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How do I get my loudmouth coworkers to be quiet?

Text by Franke James; fisheye figures ©istockphoto.com/Sharon Dominick

Dear Office Politics,

I work as a Graphic Designer and while I love my job, I hate my work environment.

I occupy a cubicle at the back of a large area and my problem is the people all the way on the other side of the room. They scream constantly and tend to get very personal, they are always yelling my name out and trying to involve me in conversations that have nothing to do with me. My job involves a lot of focus so I need a professional atmosphere. It’s a mother/daughter team and you hear conversations from what’s for dinner to who they don’t like. I complained once and the person told them everything that I said and it created a lot of drama and stress for me. I’m at the end of my rope so I need advice on how to handle this very delicate but frustrating situation.

Thank You


erika andersen

Dear End-of-her-rope,

I feel your pain! I was just sitting in a coffee shop today, working on my computer, and there were two people in the corner yukking it up and talking really loud. It was frustrating and hard to concentrate — and I wasn’t even at work!

So, what to do? First, let’s talk about the difference between complaints and requests.

A complaint is a negative description of someone else’s behavior, and the negative impact it has – often exaggerated for effect. (“You are so inconsiderate by leaving dirty dishes in the sink all the time .”)

A request is a neutral request to change a behavior, often including a rationale for change; that is, why you’re making the request. (“Could you please wash your dishes? It seems fair to me that we each clean up after ourselves. ”)

Complaints generally create resistance, defensiveness, ill feeling. Requests, on the other hand, often result in change – especially when they’re combined with an “offer.” (I’ll explain that in a minute.)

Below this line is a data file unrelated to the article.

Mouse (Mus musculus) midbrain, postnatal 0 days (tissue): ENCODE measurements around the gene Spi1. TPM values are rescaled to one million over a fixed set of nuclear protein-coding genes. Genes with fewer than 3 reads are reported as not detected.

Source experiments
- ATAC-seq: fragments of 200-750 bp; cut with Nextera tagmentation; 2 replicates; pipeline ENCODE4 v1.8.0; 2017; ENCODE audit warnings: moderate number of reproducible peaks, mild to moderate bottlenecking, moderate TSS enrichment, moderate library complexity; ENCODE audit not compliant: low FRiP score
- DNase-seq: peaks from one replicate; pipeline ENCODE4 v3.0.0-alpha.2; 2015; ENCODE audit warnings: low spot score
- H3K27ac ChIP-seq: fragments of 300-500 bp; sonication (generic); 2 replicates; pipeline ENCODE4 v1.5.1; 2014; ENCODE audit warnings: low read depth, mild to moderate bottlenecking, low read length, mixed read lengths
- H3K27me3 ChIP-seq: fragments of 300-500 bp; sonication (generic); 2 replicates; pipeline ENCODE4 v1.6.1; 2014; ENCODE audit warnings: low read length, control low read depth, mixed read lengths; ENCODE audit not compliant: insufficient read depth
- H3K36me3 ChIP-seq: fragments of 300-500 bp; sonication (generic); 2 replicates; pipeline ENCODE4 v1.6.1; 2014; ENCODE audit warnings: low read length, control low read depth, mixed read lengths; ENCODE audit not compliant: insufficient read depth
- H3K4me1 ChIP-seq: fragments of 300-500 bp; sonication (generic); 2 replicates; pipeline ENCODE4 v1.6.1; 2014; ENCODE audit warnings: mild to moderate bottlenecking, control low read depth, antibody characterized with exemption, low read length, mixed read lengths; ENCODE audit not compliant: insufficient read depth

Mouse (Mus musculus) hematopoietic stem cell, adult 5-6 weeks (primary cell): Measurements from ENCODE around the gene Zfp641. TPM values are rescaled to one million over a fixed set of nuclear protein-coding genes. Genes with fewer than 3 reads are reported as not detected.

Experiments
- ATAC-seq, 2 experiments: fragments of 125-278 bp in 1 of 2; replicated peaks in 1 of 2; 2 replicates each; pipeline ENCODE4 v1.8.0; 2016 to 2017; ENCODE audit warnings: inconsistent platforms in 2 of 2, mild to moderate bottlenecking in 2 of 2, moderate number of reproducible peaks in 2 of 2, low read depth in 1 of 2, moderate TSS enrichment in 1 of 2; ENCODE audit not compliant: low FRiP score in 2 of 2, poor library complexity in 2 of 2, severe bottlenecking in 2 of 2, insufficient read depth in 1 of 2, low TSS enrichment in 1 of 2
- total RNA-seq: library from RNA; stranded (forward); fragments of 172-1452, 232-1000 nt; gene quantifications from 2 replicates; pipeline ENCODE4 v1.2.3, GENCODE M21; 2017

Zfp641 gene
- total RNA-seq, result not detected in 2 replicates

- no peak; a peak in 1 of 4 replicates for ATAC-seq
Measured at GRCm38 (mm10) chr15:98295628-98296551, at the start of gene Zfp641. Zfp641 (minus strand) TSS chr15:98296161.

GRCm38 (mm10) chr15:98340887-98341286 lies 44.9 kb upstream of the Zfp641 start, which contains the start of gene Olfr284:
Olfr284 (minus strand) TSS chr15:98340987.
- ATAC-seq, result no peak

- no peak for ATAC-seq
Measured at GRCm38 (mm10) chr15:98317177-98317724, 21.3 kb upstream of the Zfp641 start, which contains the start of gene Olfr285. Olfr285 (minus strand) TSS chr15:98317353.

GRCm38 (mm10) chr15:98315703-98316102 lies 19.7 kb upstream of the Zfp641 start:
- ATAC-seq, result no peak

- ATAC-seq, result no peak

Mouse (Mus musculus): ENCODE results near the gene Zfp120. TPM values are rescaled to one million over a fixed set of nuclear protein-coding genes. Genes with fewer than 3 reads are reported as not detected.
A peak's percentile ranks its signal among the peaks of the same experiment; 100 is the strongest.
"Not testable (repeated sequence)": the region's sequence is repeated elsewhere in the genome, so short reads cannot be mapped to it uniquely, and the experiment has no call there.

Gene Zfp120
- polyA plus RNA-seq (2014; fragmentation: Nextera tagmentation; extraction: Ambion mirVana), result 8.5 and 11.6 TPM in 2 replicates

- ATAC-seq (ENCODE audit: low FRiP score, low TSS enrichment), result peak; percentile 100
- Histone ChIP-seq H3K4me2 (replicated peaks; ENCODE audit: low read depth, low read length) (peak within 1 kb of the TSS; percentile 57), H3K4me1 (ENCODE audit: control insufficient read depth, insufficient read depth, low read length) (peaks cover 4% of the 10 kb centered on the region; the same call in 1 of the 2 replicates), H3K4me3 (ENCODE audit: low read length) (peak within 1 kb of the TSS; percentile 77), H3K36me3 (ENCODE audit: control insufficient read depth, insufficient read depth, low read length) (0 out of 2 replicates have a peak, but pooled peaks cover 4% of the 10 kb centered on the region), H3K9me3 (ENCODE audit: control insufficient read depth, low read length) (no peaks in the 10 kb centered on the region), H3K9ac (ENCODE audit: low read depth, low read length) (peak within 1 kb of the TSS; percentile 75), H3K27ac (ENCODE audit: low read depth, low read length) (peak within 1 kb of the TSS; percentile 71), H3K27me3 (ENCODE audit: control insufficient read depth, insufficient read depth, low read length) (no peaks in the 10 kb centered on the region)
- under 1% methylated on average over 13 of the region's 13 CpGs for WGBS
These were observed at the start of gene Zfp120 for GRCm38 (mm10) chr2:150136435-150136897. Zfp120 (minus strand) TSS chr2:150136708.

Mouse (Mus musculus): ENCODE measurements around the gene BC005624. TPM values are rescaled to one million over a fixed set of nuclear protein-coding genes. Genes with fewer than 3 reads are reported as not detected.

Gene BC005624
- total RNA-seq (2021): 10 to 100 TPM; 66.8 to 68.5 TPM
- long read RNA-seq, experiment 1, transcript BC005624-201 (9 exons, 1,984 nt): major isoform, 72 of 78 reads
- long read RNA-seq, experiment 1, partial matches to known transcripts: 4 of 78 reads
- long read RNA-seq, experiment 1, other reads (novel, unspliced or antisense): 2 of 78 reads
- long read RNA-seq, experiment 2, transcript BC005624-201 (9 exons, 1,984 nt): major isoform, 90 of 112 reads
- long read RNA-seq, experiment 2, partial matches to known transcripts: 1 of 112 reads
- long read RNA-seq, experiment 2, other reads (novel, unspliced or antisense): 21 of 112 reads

It sounds as though you haven’t actually requested that these folks behave differently – you’ve simply complained to a third party… which never works well. It’s usually even less effective than complaining directly to the person involved.

Here’s what I suggest.
Think about how you’d phrase a request to these folks to change their behavior – be neutral, and focus purely on describing the behavior you’d like to see. How about something like, “I’d like to ask you to talk more quietly when you’re at work. When you talk and laugh loudly, I have a hard time concentrating.” It might be a little embarrassing to say (and to hear), but it will work a heck of a lot better than complaining.

And if you combine it with an offer to do something for them, they’ll be even more likely to fulfill your request. (That’s where the “offer” part comes in.) What’s something you might be doing that’s bugging them, that you could offer to do differently? Once you think of it, here’s how the request/offer might sound: “Hi, Mom and Daughter such-and-such. I’d like to request something of you: could you talk more quietly when you’re at work? When you talk and laugh loudly, I have a hard time concentrating. Now, in return, I know that when I ______, you guys don’t like it very much. So, how about a trade – I’ll stop doing ___ if you talk more softly.”

In my experience, when you approach people in a respectful, neutral way like this, it’s unlikely to make the situation worse. In fact, I suspect it will improve. And if it does improve, remember to acknowledge and thank them for complying with your request… that will make it more likely they’ll continue to do it.

Let us know how it goes. Thanks for writing to OfficePolitics.com.


Erika Andersen, Author